• The UK has a so-called “mixed” economy
  • The cost of maintaining this continues to rise
  • Will we eventually run out of other people’s money?

Open an introductory Economics textbook and one of the first things you’re likely to come across is a definition of what, exactly, Economics is. These tend to be short, for example, “The science of resource allocation” or “The study of production, exchange and consumption”.

Next you’re likely to come across some discussion of how there are different economic systems, for example Capitalism and Socialism. In the former, resource allocation is generally price-based and production and consumption decisions are generally voluntary. In the latter, allocation tends to be quantity-based (e.g. rationed) and usually involves some form of either soft or hard coercion.

The modern reality is that most economic systems are some combination of the two. This is certainly the case in the UK. There is a large amount of voluntary production and exchange taking place but then there is also a high taxation and regulatory burden. Healthcare, a large part of the economy, is largely state-administered although there are elements of voluntary, price-based exchange around the edges.

This sort of “mixed” economy has long been thought, at least in policy circles and ivory-tower academia, to be some sort of earthly Nirvana: an ideal mix of the best features of Capitalism and Socialism.

What is often overlooked, however, is that, as with economic goods generally, Nirvana appears subject to inflation. It has been getting ever more expensive through the decades. The UK, among nearly all other developed, mixed-economy countries, has accumulated a huge debt burden that is increasingly expensive to service.

Now, if that debt burden had been run up to make the economy fundamentally more productive, then it could, in theory, be easily serviced. But this has not been the case. Productivity growth in the UK has been abysmally low for many years.

Accumulating ever more debt while not becoming more economically productive is a recipe for eventual default and associated economic and social disaster. That may sound bad, but it happens to be the road we are on.

Yes, this grim fate may be a long, long way down that road. Eminent economist John Maynard Keynes once famously said “In the long run we are all dead,” but then he didn’t have any children, so perhaps he was less personally invested in the long term than others.

Some mixed economy advocates who do concern themselves with the long term point to the Nordic countries as examples of near-Nirvana. But with the notable exception of Denmark, those countries have vast natural resources and low population density when compared to the UK.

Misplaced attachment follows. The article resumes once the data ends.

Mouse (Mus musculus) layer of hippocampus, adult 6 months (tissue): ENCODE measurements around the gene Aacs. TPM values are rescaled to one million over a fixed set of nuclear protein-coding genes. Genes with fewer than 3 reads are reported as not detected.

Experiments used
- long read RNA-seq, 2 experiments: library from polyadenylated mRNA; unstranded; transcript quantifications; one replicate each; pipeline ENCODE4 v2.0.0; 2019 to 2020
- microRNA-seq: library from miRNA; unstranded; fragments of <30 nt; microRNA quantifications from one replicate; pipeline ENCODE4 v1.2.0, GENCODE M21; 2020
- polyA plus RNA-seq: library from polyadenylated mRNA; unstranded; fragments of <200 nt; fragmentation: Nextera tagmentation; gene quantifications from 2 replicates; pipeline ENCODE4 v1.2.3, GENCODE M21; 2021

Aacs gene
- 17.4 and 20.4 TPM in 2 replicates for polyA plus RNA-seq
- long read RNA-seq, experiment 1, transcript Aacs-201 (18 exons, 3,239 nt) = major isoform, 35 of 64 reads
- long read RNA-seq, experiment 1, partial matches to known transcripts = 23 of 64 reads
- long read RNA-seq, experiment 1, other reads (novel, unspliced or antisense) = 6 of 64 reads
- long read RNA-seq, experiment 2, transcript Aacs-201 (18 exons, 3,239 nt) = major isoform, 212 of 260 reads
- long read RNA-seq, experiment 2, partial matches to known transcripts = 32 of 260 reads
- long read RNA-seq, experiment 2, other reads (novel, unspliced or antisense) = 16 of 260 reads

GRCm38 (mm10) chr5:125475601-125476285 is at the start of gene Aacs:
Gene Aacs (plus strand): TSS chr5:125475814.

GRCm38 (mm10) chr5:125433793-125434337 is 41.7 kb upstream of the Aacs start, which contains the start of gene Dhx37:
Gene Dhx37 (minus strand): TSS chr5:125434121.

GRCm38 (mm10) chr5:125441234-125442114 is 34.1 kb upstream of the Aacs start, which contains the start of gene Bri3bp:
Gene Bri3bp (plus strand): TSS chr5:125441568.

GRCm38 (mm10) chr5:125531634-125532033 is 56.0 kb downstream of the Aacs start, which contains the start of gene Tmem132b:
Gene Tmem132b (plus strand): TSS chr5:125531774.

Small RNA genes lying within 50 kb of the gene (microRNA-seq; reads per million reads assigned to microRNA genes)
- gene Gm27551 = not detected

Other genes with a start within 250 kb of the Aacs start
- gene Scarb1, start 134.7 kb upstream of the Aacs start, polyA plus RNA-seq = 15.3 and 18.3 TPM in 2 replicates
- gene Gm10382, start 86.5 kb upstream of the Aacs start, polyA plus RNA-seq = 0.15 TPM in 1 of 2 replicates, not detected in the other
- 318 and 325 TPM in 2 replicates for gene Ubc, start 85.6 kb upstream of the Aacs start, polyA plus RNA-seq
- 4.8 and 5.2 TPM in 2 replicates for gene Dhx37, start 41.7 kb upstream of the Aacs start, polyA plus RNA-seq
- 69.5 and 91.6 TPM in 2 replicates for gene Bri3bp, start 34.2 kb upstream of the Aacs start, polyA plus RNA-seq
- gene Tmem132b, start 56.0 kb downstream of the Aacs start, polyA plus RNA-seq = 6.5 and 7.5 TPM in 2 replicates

As for Denmark, it is a large per-capita recipient of EU agricultural funds and occupies an advantageous position between the North and Baltic Seas offering huge logistical and associated commercial advantages.

It should be no surprise that countries well-endowed with such natural advantages can more easily afford to provide government benefits. Indeed, Norway provides generous per-capita benefits to its citizens while also stashing away huge sums in its large sovereign wealth fund for the distant future.

Such long-term thinking is admirable, but how realistic is it for the relatively population-dense and resource-poor UK to try to copy the Norwegian or other Nordic model? It’s not at all realistic, to which the UK’s large and growing debt pile attests.

As former Prime Minister Margaret Thatcher once famously said, “The problem with Socialism is that eventually you run out of other people’s money.” She had a point, in that Socialism requires a huge, never-ending, state-directed siphoning of resources from the productive to the unproductive. As the former thus contracts and the latter grows, bankruptcy and default become inevitable.

That said, the quote is perhaps not entirely accurate. If you work for the government, say, then yes you eventually run out of other people’s money. But if you’re in the private sector, then the money you eventually run out of is, or was, very much your own.

If you’d like to do the best you can with what you are able to save, notwithstanding high taxation, then you need to invest prudently. Here at Southbank Investment Research, we do our best to offer our customers a wide range of practical, actionable advice – including over at The Fleet Street Letter. To find out more, just click here.

Until next time,

John Butler
Investment Director, Fortune & Freedom